Why do you pay your employees?

Scott McKain
4 min readDec 13, 2021

Few management blunders have attracted as much attention as the one committed by the CEO of mortgage lender Better.com.

If you missed it, Vishal Garg fired more than 900 of his team members on a Zoom call by simply saying, “If you’re on this call, you are part of the unlucky group that is being laid off. Your employment here is terminated effective immediately.” (At least he didn’t add, “Happy Freaking Holidays!”)

Mr. Garg displayed a stunning lack of self-awareness and respect for his team. However, apparently this is nothing new for him. According to The New York Times, Garg previously told his colleagues they were “stealing from the company by working (out of their home offices for) only two hours a day — which…was contradicted by his team’s recent promotions and raises.” In addition, the NYT article stated that Mr. Garg’s rantings “had made it challenging for them (former employees) to apply for new jobs.”

Everyone needs to be rewarded and respected for the organization to excel — not just those in the office every day. Look at what happened when Vishal Garg sent his company into chaos if you don’t believe me. (The company’s Board of Directors have brought on a third-party firm to assess its leadership and culture, according to a copy of a memo obtained by The New York Times.)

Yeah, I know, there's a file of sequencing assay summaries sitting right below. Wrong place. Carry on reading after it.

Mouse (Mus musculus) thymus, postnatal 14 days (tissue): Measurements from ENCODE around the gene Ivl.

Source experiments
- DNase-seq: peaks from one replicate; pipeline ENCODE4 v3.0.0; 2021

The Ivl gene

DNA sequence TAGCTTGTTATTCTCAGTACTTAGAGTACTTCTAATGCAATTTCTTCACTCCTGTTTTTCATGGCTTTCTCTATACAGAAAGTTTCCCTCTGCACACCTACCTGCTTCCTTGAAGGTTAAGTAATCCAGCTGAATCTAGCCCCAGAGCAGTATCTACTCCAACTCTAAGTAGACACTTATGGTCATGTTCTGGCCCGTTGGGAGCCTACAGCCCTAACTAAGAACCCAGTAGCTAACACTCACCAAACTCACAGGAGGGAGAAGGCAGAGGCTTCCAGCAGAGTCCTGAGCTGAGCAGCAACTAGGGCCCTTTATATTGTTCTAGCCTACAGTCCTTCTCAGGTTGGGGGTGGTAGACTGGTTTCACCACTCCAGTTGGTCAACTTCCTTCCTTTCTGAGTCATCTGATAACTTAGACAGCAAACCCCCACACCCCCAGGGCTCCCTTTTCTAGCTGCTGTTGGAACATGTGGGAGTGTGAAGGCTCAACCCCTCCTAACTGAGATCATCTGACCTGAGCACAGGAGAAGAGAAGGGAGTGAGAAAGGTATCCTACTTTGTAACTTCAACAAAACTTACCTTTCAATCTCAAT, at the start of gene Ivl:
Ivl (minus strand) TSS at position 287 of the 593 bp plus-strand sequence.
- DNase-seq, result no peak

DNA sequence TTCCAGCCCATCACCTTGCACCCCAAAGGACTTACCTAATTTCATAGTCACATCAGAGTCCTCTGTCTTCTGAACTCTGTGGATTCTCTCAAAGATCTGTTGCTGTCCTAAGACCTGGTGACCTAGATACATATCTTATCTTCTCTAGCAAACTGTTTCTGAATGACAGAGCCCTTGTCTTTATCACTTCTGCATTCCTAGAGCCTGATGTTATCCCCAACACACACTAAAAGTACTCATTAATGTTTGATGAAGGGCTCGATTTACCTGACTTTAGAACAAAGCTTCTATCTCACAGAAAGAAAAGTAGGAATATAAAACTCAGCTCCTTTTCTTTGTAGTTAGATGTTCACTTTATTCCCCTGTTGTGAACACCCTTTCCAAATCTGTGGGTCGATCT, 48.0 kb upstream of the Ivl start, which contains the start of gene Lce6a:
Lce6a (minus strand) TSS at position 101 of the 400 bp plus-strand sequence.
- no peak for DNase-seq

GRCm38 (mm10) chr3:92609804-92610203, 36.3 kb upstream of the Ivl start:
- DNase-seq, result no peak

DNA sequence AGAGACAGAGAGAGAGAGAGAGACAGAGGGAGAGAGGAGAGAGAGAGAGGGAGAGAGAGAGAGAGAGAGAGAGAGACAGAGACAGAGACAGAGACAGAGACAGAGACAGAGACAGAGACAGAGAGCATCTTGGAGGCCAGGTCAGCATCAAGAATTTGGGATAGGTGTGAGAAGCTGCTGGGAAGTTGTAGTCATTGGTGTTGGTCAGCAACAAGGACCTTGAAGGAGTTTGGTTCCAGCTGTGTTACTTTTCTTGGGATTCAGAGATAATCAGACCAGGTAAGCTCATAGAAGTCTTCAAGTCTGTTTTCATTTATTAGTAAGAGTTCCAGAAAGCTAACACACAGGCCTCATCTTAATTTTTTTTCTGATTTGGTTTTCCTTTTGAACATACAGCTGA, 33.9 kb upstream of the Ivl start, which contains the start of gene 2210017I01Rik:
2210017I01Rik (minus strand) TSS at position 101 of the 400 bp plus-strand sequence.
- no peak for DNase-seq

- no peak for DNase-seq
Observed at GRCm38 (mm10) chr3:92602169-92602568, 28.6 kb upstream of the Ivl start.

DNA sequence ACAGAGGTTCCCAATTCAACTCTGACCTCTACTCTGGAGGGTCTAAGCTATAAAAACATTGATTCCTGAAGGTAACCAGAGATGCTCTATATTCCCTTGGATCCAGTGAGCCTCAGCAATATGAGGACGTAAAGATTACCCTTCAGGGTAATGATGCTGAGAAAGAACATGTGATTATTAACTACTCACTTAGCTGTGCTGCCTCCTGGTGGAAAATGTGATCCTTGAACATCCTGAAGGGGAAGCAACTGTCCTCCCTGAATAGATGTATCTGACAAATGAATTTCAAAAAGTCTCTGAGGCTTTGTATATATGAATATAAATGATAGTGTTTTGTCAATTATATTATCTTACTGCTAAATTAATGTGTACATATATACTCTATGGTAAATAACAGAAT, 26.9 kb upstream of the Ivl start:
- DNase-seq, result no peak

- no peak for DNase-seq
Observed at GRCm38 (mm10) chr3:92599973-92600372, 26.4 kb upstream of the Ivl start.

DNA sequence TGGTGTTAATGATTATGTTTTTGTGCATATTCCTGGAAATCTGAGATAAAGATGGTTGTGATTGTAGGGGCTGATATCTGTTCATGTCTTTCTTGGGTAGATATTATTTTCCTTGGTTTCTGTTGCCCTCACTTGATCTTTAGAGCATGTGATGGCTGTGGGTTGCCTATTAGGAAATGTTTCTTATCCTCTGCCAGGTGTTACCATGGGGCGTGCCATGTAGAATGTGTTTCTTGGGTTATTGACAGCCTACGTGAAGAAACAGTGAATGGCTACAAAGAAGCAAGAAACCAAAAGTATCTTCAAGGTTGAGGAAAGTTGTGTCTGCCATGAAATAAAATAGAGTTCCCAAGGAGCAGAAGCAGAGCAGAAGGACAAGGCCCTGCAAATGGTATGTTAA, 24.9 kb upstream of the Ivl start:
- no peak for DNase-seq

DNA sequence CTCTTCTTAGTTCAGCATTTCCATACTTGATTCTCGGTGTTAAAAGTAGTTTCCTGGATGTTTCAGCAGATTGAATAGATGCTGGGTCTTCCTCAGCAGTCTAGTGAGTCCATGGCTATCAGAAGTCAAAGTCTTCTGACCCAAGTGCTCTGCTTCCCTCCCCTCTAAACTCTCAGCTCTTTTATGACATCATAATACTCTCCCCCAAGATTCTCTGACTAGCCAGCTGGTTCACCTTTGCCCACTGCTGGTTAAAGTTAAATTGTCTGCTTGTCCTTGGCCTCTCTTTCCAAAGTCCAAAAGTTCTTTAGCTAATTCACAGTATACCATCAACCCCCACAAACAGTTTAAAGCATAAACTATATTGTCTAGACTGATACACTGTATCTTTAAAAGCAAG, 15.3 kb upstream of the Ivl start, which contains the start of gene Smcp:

There’s a lot to unpack here. One question we could consider is: what is the quality of management of a company that believes they can terminate a significant percentage of its employees — yet presumes they can deliver an equal quality of customer experience going forward?

This point also begs a larger question: Why do you pay your employees?

· Are you paying them for the hours they work?

· Or are you paying them for the results they produce?

Too often, we get wrapped up in tracking time. We think that if someone is “only working two hours a day,” they must not be doing their job. But is that really fair or accurate?

Obviously, there are certain businesses and industries where hourly compensation is perhaps the only way to deliver remuneration. For example, employees…



Scott McKain

Author of “Year’s Ten Best Business” books, “Create Distinction” and “ICONIC.” Member of Sales & Marketing Hall of Fame and Professional Speakers Hall of Fame.